Stop The Crisis in Northern Uganda
Stop The Crisis in Northern Uganda
The Kampala Attacks and Their Regional Implications
The Kampala Attacks and Their Regional Implications
Op-Ed / Africa 2 minutes

Stop The Crisis in Northern Uganda

The Lord's Resistance Army has subjected civilians to physical violence, coercion, and sexual exploitation - a humanitarian catastrophe.

How do you end a 19-year insurgency led by a messianic guerrilla leader with an army of abducted, tortured, and brainwashed children?

For years, we have been attempting to answer this question in northern Uganda, where the rebel Lord's Resistance Army (LRA) and its leader, Joseph Kony, have preyed mercilessly upon civilians since 1987 and created a humanitarian catastrophe.

During the last year we, acting with the support of Uganda's president, have worked in pursuit of a peaceful end to this brutal conflict. However, in isolation, military, diplomatic, political, and judicial strategies cannot reverse these trends. A comprehensive peace and justice strategy is needed.

Last October, the first warrants issued by the International Criminal Court (ICC) targeted Kony and his top lieutenants. However, the warrants have gone unexecuted, LRA violence has intensified, the humanitarian situation has worsened, and the threat to regional stability has increased.

Civilians in northern Uganda - 1.7 million of whom reside in squalid camps for displaced persons - are victims of a brutal cocktail of physical violence, coercion, and sexual exploitation. An estimated 1,000 people die in these camps each week. And the LRA's recent strategy of ambushing civilian vehicles has severely reduced humanitarian access in northern Uganda.

Despite a more than 20-1 advantage in manpower over the LRA, Uganda's army has been unable to defeat the rebels, and the violence is spreading. The LRA's recent incursion into Congo, the killing of international peacekeepers, and an intensified terror campaign against southern Sudanese civilians threaten each country's fragile transition to peace.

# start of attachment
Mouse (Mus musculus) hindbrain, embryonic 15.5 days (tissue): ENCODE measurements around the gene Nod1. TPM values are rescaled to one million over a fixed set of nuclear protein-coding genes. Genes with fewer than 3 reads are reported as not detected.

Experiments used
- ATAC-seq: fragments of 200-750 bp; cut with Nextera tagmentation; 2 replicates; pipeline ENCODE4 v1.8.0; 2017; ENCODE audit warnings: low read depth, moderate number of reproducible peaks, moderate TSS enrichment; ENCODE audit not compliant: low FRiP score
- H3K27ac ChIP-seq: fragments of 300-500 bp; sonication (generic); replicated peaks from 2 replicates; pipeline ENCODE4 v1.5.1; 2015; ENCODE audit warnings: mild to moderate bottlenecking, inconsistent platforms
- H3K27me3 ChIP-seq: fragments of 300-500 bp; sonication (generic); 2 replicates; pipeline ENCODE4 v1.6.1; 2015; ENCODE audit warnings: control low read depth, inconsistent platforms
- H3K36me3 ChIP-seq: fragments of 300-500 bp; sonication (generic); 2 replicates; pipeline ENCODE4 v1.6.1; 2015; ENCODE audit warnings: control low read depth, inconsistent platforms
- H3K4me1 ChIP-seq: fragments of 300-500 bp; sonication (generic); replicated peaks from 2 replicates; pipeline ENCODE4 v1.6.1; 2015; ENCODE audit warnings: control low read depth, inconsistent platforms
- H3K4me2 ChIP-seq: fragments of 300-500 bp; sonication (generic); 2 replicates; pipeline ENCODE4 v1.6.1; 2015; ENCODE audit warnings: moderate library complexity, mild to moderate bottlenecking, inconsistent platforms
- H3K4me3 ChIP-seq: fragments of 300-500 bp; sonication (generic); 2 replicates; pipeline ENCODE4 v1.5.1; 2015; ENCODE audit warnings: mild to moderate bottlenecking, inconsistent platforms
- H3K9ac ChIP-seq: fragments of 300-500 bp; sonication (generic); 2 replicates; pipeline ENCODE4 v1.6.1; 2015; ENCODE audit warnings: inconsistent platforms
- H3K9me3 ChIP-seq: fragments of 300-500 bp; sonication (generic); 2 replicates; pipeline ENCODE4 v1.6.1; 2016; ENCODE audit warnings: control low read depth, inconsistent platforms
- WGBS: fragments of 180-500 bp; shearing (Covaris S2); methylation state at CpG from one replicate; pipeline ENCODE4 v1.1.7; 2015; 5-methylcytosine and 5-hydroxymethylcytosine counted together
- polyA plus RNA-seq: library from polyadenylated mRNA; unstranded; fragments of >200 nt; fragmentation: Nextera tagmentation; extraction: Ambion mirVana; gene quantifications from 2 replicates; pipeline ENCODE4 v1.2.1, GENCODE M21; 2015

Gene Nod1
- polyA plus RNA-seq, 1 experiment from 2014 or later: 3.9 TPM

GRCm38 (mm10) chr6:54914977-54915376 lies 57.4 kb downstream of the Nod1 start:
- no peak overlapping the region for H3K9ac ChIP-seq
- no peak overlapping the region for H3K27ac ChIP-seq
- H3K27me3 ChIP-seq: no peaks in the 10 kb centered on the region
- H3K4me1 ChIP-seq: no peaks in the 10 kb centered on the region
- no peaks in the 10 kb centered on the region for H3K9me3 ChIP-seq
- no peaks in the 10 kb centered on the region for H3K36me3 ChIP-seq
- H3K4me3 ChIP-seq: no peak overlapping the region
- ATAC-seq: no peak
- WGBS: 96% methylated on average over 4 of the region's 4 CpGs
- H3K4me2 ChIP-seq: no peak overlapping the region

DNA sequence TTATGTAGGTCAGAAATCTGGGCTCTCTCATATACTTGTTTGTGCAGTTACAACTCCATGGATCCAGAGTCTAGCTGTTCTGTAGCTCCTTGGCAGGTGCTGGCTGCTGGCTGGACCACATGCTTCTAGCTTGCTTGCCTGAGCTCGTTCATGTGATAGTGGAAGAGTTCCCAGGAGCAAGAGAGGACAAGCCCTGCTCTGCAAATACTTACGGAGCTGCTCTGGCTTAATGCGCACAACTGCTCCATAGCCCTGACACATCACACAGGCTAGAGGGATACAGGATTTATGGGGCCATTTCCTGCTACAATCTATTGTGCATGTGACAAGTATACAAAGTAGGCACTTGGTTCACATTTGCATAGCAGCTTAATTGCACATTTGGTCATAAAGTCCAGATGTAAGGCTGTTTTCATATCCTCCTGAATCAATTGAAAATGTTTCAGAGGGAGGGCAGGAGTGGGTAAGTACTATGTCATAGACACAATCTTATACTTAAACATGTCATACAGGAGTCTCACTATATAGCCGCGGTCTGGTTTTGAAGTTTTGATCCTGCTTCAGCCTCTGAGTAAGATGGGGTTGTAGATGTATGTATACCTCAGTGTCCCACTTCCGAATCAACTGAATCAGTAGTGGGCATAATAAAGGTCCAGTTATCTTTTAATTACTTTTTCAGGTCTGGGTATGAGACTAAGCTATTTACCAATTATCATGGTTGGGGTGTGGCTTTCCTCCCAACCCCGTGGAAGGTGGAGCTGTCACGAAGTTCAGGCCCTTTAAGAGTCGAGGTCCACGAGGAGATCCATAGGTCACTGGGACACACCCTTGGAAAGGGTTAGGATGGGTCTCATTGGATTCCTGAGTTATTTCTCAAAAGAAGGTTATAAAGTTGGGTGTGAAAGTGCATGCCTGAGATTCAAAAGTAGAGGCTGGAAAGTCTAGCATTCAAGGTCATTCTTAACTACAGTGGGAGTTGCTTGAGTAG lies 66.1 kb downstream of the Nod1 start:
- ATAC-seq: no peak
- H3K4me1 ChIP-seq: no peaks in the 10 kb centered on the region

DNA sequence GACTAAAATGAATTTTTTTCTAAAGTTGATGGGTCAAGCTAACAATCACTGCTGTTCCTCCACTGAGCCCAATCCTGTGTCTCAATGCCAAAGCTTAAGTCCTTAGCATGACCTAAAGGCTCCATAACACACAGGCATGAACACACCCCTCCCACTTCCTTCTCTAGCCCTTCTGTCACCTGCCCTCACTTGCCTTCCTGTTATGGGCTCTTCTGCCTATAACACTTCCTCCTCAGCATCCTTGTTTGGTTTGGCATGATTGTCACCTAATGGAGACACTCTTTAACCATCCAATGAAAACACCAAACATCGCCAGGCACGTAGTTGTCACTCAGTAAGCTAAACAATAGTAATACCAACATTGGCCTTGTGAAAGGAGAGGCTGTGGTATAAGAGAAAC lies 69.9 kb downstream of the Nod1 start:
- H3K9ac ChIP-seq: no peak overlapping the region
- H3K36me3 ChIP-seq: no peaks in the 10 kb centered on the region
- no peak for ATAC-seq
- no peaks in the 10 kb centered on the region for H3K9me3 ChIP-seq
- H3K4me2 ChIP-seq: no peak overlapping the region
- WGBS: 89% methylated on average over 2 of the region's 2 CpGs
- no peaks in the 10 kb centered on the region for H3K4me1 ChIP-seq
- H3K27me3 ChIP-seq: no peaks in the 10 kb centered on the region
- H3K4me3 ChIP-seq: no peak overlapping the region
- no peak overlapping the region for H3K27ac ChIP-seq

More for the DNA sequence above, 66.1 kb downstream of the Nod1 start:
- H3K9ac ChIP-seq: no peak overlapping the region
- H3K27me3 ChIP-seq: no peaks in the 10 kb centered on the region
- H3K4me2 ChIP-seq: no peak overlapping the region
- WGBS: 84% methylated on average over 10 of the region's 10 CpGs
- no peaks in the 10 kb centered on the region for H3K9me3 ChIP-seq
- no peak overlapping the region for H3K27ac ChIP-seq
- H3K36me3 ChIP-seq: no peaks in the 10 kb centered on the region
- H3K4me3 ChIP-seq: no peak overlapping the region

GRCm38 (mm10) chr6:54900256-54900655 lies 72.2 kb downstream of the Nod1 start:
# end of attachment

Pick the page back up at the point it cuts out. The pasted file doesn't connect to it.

The situation is grim, and it requires policy makers with political imagination and moral courage to put forward a comprehensive military and political strategy.

First, more diplomatic and financial support for the northern Ugandan peace process is needed. Following the unsealing of the ICC warrants, donors reduced their support and funding, rather than use the leverage afforded by the indictments to support a new push for peace.

Second, an enhanced military component is needed to apprehend the indicted suspects, force Kony and his henchmen to more seriously consider a peaceful exit, and end the insurgency. The additional military muscle could come through either enhancing the capacity of the Ugandan army and the Sudan People's Liberation Movement or perhaps deploying a third-country commando unit. Part of Kony's authority over his fighters is spiritual, and three to four sharp attacks would have significant psychological impact.

Third, the Ugandan military should redeploy in ways that increase freedom of movement of displaced civilians and punish any soldiers guilty of human-rights violations.

Finally, the United Nations Security Council, with U.S. leadership, must promptly put northern Uganda on its agenda. It must appoint a U.N. envoy to support peace negotiations. The council, working with the Ugandan government, also should investigate external backing for the LRA and impose sanctions on those providing aid.

Peace efforts also need financial resources and diplomatic support from the United States and other concerned nations. Nonindicted commanders and Kony's rank-and-file need safety guarantees, housing and livelihoods to entice them from his grip.

We could easily be discouraged by the continued failure of the international community to do more to end the misery in these camps and 19 years of warfare, but we owe it to tens of thousands of children living with nightmares of LRA atrocities to keep pressing for an end to their suffering.


Former Program Co-Director, Africa
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Betty Bigombe
Senior Director for Fragility, Conflict & Violence at World Bank

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